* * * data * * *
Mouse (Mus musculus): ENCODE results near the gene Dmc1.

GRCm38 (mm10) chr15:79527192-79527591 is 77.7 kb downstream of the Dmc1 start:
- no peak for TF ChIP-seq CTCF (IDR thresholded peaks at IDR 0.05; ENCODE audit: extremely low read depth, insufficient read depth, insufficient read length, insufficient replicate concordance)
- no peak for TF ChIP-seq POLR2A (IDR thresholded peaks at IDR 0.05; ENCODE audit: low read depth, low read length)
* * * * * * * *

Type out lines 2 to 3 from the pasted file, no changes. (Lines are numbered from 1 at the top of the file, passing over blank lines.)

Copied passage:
GRCm38 (mm10) chr15:79527192-79527591 is 77.7 kb downstream of the Dmc1 start:
- no peak for TF ChIP-seq CTCF (IDR thresholded peaks at IDR 0.05; ENCODE audit: extremely low read depth, insufficient read depth, insufficient read length, insufficient replicate concordance)